Descriptive analysis was performed to obtain mean tooth loss for each municipality, and the results were shown separately according to the HDI level (high or low). The magnitude of relative and absolute educational and income-based inequalities in the tooth loss was calculated using the Relative Index of Inequality (RII), Slope Index of Inequality (SII) and Relative (RCI) and Absolute Concentration Index (ACI) for municipalities with high and low HDI. RII and SII are summary measures recommended when making comparisons across populations . These indices are regression-based and take the whole socioeconomic distribution into account, rather than only comparing the two most extreme groups. For municipalities with high and low HDI, the population in each education or income category was assigned a modified ridit-score based on the midpoint of the range in the cumulative distribution of the participants in the given category. We used generalized linear models (log-binomial regression), with a logarithmic link function to calculate RIIs (rate ratios) and with an identity link function to calculate SIIs (rate differences) . Both indices were estimated with 95% confidence intervals. The RII can be interpreted as the rate ratio, and the SII can be interpreted as the rate difference at the bottom and the top of the educational or income hierarchy. If there is no inequality, RII assumes a value of 1.0. The further the value of RII from 1.0, the higher the level of inequality. RII assumes only positive values, with values larger than one indicating a concentration of the indicator among the advantaged and values smaller than one indicating a concentration of the indicator among the disadvantaged. If there is no inequality, SII takes the value of zero. Greater absolute values indicate higher levels of inequality. Positive values indicate higher coverage in the advantaged subgroups, and negative values indicate higher coverage in the disadvantaged subgroups . RCI and ACI were estimated based on the methodology described by Clarke et al. . The RCI provides a measure of the relative differences among education/ income groups. Considering that the RCI was based on morbidity measure (tooth loss), a negative RCI indicates inequality favoring higher income groups. The ACI quantified the absolute differences in health between education and income groups, and this index is not affected by whether it is measured concerning health or morbidity. As RII/SII are mathematically related to RCI/ACI, they will produce the same rank ordering of health inequality between groups but will differ in scale.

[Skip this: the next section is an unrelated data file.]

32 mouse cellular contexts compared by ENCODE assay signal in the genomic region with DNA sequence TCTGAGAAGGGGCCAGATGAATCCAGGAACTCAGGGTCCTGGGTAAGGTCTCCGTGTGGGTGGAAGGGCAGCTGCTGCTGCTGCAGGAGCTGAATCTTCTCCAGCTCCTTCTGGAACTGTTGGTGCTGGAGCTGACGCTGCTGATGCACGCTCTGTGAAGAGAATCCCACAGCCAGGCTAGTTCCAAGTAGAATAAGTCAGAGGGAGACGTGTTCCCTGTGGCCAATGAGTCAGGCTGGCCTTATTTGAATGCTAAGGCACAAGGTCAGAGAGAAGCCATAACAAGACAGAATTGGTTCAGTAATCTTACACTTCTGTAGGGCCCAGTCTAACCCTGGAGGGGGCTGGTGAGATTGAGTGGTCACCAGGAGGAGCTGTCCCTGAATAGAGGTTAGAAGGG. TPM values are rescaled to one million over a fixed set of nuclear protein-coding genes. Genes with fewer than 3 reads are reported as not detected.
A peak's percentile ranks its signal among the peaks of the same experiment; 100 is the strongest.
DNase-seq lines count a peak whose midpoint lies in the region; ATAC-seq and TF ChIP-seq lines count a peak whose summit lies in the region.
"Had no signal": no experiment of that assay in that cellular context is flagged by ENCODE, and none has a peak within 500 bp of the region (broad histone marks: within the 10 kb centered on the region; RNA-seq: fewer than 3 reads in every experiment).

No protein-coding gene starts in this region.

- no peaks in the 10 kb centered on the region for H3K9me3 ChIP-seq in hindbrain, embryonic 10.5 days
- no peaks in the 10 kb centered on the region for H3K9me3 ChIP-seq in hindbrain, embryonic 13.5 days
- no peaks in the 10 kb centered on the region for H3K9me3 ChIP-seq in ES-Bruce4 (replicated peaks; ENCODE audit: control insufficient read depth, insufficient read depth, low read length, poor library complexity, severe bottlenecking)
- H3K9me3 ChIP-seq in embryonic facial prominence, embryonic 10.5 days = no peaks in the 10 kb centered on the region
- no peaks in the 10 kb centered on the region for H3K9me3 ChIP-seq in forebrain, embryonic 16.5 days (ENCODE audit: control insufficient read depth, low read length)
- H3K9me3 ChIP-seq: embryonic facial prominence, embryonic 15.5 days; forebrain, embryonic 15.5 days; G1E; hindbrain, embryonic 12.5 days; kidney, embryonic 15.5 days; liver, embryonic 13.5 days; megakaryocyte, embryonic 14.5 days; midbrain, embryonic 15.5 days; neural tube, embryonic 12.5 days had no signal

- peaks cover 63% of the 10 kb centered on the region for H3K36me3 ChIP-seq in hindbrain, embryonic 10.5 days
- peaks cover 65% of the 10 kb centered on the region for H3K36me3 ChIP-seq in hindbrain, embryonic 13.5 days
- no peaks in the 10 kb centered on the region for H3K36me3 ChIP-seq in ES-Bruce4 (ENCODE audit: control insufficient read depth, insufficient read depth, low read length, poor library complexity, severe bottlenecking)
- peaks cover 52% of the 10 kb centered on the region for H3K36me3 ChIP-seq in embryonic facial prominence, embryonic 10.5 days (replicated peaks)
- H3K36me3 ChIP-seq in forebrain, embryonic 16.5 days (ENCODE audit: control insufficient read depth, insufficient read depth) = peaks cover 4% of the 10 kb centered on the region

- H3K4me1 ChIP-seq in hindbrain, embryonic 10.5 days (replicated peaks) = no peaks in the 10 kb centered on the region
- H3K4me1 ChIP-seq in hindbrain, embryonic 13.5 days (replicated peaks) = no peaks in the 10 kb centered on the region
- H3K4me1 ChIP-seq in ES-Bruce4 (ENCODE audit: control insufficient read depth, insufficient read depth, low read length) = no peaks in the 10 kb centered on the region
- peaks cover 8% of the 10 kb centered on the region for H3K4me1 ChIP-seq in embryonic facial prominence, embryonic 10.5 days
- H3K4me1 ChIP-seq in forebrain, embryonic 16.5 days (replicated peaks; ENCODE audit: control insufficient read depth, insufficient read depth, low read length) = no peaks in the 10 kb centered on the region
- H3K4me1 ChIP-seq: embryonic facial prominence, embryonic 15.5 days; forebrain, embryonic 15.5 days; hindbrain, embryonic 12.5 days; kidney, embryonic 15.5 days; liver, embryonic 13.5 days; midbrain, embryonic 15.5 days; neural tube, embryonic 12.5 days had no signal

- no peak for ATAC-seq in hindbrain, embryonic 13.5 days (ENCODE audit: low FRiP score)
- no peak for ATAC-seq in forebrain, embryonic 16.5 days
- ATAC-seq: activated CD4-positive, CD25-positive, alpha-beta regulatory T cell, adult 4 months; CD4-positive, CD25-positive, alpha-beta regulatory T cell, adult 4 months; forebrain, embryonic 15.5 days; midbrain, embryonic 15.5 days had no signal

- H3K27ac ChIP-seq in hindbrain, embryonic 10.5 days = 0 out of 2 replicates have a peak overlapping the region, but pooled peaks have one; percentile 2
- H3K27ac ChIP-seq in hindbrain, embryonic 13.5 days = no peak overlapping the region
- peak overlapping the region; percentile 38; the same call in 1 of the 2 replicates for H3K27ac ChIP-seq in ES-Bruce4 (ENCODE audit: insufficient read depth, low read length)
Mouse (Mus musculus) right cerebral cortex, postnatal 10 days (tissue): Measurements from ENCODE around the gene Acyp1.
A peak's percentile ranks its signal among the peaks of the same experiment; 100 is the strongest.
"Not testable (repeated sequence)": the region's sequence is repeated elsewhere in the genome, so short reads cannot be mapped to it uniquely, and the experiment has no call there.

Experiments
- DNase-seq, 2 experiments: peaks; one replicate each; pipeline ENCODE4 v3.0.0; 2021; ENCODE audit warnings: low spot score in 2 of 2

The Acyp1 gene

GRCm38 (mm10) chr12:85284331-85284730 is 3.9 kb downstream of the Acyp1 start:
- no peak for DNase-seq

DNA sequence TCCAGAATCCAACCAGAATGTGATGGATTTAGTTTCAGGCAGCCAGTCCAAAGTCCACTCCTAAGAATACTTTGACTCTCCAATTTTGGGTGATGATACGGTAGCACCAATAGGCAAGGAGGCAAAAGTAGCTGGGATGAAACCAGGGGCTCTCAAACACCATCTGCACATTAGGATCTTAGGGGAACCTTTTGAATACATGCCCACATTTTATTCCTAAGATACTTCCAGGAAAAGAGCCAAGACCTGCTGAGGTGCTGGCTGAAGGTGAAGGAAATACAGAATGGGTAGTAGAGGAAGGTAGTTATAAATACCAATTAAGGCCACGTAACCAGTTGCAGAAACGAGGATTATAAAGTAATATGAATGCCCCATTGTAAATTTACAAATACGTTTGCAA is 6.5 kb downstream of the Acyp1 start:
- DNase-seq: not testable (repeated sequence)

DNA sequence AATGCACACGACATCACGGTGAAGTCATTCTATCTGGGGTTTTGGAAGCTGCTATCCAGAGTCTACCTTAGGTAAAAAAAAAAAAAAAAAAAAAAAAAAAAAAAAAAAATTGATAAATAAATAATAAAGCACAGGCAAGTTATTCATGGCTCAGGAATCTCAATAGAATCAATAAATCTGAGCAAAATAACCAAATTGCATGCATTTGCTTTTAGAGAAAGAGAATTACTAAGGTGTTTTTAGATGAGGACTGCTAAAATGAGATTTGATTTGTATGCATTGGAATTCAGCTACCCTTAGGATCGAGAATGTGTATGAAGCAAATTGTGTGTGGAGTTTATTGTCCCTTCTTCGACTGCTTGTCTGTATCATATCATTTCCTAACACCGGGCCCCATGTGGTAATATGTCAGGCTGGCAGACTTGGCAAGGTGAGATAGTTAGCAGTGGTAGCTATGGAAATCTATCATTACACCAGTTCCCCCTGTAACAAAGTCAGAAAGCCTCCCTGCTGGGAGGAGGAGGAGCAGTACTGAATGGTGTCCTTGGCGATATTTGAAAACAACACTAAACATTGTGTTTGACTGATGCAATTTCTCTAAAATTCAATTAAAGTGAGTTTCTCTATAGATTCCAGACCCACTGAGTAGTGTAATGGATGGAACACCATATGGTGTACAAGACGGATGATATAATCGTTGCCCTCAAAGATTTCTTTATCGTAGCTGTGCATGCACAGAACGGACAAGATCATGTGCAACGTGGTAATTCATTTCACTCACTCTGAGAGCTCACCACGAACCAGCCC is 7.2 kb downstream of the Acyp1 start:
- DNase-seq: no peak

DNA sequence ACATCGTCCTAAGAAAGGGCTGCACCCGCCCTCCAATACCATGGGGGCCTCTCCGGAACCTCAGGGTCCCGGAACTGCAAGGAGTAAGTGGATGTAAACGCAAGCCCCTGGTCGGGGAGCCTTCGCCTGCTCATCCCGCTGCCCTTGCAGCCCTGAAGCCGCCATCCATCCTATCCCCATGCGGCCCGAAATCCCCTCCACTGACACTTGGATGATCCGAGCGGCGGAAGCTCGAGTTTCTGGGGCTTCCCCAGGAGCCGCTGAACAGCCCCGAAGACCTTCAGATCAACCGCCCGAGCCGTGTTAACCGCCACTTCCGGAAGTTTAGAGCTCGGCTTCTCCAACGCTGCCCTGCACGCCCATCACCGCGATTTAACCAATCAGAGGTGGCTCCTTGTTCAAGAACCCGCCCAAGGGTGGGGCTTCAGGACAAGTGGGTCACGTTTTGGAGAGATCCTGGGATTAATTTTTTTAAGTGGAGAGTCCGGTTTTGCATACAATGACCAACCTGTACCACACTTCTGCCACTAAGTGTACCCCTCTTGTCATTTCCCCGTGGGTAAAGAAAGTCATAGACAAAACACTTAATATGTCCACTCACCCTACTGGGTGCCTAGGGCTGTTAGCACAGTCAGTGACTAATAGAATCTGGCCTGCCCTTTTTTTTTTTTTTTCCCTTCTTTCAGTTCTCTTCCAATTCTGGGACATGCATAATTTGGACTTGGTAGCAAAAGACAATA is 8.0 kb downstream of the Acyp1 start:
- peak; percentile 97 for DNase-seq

Association between tooth loss and socioeconomic indicators
Multilevel Poisson regression procedures with unstructured covariances matrix were used to model the two-level structure of individuals (level 1) nested within municipalities (level 2). Multilevel techniques of analyses provide the overall relationship between the individual, compositional factors, and oral health (fixed part), and the variation between areas that cannot be accountable for such factors (random-intercept parameter). Besides, it is possible to assess the variation in certain individual relationships between municipalities (random slope parameters) and the interaction between individual and contextual characteristics (cross-level interactions). A five-step sequential modeling strategy was adopted: i) model 1(empty model): a model without the inclusion of any covariates, in which the variance in tooth loss is inspected between municipalities. A significant random intercept variance indicates the presence of unexplained differences in tooth loss between municipalities. The Wald test evaluated the significance of random intercept, and the Median Rate Ratio measured the heterogeneity among municipalities, according to Austin et al. (2017) . There is no variation between municipalities if the MRR is 1.0, but the higher the MRR, the greater the area-level variation. ii) model 2 (random intercept, fixed effect): considers all the individual-level variables in the fixed part. This model assessed the association between tooth loss and income and education adjusted for covariables at the individual level. The variation between municipalities is allowed for, conditional on the individual, compositional factors. iii) model 3: as model 2, but including the municipalities-level variables. The proportional change in variance (PCV) was calculated according to Merlo et al. (2005) , using the following formula: PCV = (variance model 1 – variance model 2)/variance model 1. iv) model 4 (random slope and random intercept model): as model 2, but the model allows both the intercept and slope to be random parameters. Therefore, each municipality has its intercept and slope in which the variability from the overall intercept and slope can be investigated with the addition of individual and municipality variables and their interactions (cross-level interactions). Random slopes for education and income were considered. The comparison of goodness fit between model 2 and model 4 was performed using the LR-test. v) model 5: as model 4, including the municipalities-level variables, in which the cross-level interactions between education/income and HDI were considered. The interaction term represents the change in the slope of education/income on tooth loss across municipalities when HDI changed from low to high. The estimated mean of missing teeth according to individual socioeconomic variables for municipalities with high and low HDI was demonstrated using a graph of the predicted model.
Procedures for complex sample design were used to calculate the proportions of adults according to investigated variables, the age- and sex-adjusted estimates of the outcomes, SII, RII and ACI. Statistical analyses were performed using STATA version 15.0 (StataCorp LP, College Station, Texas, USA).
The Brazilian National Council of Ethics in Research approved the SBBrasil 2010 study, protocol no. 15498, January 7, 2010.